Universities reject ex-judge’s request to limit scholarships

York University and the University of Windsor are rejecting calls by a retired judge that scholarships named in his honour should not be awarded to Muslim students, reported the Toronto Star Feb. 26. 

"A comment like that is unacceptable, but it’s really a moot point because once endowments are established, it continues to serve the students for whom they were established," said York University spokesperson Alex Bilyk. "Upon reflection, I’m sure the judge realized this type of request is not in line with Canadian norms."  

Paul Staniszewski, a retired Windsor judge, said Muslim students should not be awarded scholarships he established at York University and the University of Windsor – a conclusion he came to after Polish engineer Piotr Stanczak was beheaded this month by the Taliban in Pakistan. "I said, well, they cut his head off, there was an innocent man, I can retaliate in a non-violent way by saying I have these scholarships and I want them to be denied to anybody that’s Muslim. That’s all," Staniszewski, 84, told the Star last night from his home in Windsor.  

Staniszewski practised law in Toronto for 13 years after graduating from Osgoode Hall Law School in 1954 and was called to the bench as a county judge in the late 1960s.  

York University’s Osgoode Hall Law School awards up to two awards in the Staniszewski name each year, according to the school’s Web site. 

Krisna Saravanamuttu, vice-president equity of the York Federation of Students, said he was "appalled" at Staniszewski’s comments. "His comments are nothing more than a reflection of racism and Islamophobia," Saravanamuttu said. "Age is no excuse. At the end of the day, there is no excuse for racism."  

Civil rights lawyer Clayton Ruby (BA ’63) said Staniszewski’s position is contrary to public policy and no university would accept such a suggestion. "It’s a disgrace that he should even attempt it," Ruby said.  

  • The Canadian Press reported Feb. 25 that Paul Staniszewski had asked York and Windsor universities to deny scholarships he funds to students of Islamic background. The news was broadcast on CFMZ-FM, CFRB-AM and OMNI TV in Toronto.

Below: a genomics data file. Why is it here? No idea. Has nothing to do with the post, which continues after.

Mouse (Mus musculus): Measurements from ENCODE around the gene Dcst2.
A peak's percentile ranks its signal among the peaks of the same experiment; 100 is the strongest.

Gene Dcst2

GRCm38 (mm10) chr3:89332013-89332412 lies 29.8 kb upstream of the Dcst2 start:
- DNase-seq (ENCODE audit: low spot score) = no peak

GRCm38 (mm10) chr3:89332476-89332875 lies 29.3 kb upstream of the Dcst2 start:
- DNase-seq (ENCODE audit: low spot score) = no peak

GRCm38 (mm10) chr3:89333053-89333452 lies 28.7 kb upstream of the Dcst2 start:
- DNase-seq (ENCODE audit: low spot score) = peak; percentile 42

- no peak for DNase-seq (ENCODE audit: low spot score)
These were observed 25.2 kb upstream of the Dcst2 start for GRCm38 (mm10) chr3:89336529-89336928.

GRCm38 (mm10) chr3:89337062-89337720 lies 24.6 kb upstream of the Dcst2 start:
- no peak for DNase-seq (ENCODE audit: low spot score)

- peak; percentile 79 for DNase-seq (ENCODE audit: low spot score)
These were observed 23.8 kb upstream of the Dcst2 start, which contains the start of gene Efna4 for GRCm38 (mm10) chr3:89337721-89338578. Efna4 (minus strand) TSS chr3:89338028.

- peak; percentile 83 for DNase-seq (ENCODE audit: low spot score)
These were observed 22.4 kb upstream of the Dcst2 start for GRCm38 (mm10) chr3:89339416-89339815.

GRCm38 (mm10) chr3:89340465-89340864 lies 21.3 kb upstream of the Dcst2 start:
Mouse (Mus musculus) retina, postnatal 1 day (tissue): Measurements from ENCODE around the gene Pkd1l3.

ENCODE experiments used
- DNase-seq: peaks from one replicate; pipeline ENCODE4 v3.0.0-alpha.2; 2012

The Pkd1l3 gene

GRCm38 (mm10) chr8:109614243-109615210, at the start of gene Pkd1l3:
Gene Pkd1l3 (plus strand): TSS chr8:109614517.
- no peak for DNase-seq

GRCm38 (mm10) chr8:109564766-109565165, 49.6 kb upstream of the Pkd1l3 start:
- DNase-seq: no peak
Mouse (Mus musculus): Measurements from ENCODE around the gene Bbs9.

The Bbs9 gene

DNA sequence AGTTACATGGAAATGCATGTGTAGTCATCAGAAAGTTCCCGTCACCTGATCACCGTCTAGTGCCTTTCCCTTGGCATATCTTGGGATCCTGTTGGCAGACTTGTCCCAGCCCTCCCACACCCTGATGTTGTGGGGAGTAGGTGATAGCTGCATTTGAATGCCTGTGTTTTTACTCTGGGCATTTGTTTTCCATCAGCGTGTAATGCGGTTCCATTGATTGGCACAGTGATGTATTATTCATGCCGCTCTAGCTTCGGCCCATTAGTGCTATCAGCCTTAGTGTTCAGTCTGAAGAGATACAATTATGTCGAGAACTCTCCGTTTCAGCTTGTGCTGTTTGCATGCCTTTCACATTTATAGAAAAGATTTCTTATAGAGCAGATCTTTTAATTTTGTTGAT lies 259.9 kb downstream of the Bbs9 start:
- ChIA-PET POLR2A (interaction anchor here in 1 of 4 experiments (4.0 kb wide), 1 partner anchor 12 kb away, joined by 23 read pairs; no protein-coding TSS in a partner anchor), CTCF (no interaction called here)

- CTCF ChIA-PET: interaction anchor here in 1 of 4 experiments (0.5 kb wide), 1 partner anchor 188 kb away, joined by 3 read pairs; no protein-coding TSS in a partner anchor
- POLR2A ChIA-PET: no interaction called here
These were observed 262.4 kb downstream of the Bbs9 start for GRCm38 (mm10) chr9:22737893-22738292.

• Alex Bilyk, York University spokesperson, discussed York’s response to Paul Staniszewski’s request, on “CTV News” Feb. 25. 

Nationalization is not the answer

The financial markets continue to wait to learn what the US government is going to do to "fix" the banks, wrote Fred Lazar, an economics professor at York’s Schulich School of Business, in a National Post commentary published Feb. 26. Unfortunately, six months have been wasted since then-treasury secretary Henry Paulson and Federal Reserve Chair Ben Bernanke began to take action. However, they made two fundamental errors, both of which were the result of pandering to politicians.  

The original Plan A proposed by Paulson and Bernanke for TARP (Troubled Assets Relief Program) was, and continues to be, the right one; namely, the government should remove the toxic assets from the balance sheets of the major US banks, wrote Lazar. Unfortunately, politics got in the way and UK Prime Minister Gordon Brown’s proposal to actually invest in the banks led us astray. Brown’s Plan B, which really is the precursor to the nationalization idea, was lauded by the left. Well, Brown has learned a very painful lesson – Plan B did not work, and so he is crafting an alternative which looks a lot like Paulson’s Plan A.  

Barbie is ‘quaint’ by today’s standards, says prof

Despite the emergence of countless new high-tech toys, games and gadgets that have rolled out in the 50 years since Barbie was introduced, the iconic doll continues to appeal to new generations of children while serving as a source of fond nostalgia – and in some cases disdain – among adults, reported The Canadian Press in an article published Feb. 26 in the Waterloo Region Record.  

Andrea O’Reilly, a professor in York’s School of Women’s Studies and founder and director of the Association for Research on Mothering, grew up with Barbies and had 25 of her own. But when her daughters – now 19 and 21– were younger, she was conflicted about her girls playing with them and went through a period when she didn’t allow it, largely because she thought Barbie “was representing an unhealthy view of what girls look like.” 

"I think it’s important if girls do play with Barbies, and that’s something that the mom decides, that that conversation happens, that the Barbie is given, but there’s some dialogue, age-appropriate, about what that means for the young girl,” O’Reilly said from Long Island, NY. However, O’Reilly notes that by today’s standards, Barbie is "pretty innocuous” and "quaint” given the images in larger popular culture for young girls.  

Judge’s harangue is inappropriate, says prof

He is smart, experienced and has fiercely loyal friends who speak fondly of his compassion and wit. But if Justice Arthur "Artie" Gans has one flaw, it might just be his mouth, which has a habit of landing him in trouble, reported the Toronto Star Feb. 26.  

This month, the Ontario Court of Appeal ordered a new trial for a man convicted of misleading advertising in connection with direct-mail promotions because Gans’s repeated interruptions and sarcastic comments from the bench undermined the appearance of fairness. It was a costly legal error, given David Stucky’s trial had taken about a year to complete.